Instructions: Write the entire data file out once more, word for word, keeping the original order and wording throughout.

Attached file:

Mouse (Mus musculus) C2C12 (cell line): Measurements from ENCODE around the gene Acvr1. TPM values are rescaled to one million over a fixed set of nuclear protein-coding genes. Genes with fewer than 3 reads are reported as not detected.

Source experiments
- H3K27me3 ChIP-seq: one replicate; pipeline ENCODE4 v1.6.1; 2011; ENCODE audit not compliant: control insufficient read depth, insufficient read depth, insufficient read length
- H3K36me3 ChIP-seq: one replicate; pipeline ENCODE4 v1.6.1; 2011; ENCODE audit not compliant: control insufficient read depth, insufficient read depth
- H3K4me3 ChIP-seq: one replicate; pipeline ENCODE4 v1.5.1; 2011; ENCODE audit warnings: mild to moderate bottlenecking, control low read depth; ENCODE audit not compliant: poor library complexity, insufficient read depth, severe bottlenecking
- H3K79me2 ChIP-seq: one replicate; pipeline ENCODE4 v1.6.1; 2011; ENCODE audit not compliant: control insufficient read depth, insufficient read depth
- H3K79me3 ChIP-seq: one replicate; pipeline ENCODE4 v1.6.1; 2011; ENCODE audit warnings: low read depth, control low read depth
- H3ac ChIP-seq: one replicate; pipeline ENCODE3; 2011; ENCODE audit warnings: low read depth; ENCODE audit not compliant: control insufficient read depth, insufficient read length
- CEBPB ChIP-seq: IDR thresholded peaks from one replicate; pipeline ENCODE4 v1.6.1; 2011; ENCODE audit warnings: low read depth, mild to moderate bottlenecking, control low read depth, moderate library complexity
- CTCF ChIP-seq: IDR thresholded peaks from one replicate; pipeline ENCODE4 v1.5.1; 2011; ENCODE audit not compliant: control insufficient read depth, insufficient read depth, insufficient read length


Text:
Mouse (Mus musculus) C2C12 (cell line): Measurements from ENCODE around the gene Acvr1. TPM values are rescaled to one million over a fixed set of nuclear protein-coding genes. Genes with fewer than 3 reads are reported as not detected.

Source experiments
- H3K27me3 ChIP-seq: one replicate; pipeline ENCODE4 v1.6.1; 2011; ENCODE audit not compliant: control insufficient read depth, insufficient read depth, insufficient read length
- H3K36me3 ChIP-seq: one replicate; pipeline ENCODE4 v1.6.1; 2011; ENCODE audit not compliant: control insufficient read depth, insufficient read depth
- H3K4me3 ChIP-seq: one replicate; pipeline ENCODE4 v1.5.1; 2011; ENCODE audit warnings: mild to moderate bottlenecking, control low read depth; ENCODE audit not compliant: poor library complexity, insufficient read depth, severe bottlenecking
- H3K79me2 ChIP-seq: one replicate; pipeline ENCODE4 v1.6.1; 2011; ENCODE audit not compliant: control insufficient read depth, insufficient read depth
- H3K79me3 ChIP-seq: one replicate; pipeline ENCODE4 v1.6.1; 2011; ENCODE audit warnings: low read depth, control low read depth
- H3ac ChIP-seq: one replicate; pipeline ENCODE3; 2011; ENCODE audit warnings: low read depth; ENCODE audit not compliant: control insufficient read depth, insufficient read length
- CEBPB ChIP-seq: IDR thresholded peaks from one replicate; pipeline ENCODE4 v1.6.1; 2011; ENCODE audit warnings: low read depth, mild to moderate bottlenecking, control low read depth, moderate library complexity
- CTCF ChIP-seq: IDR thresholded peaks from one replicate; pipeline ENCODE4 v1.5.1; 2011; ENCODE audit not compliant: control insufficient read depth, insufficient read depth, insufficient read length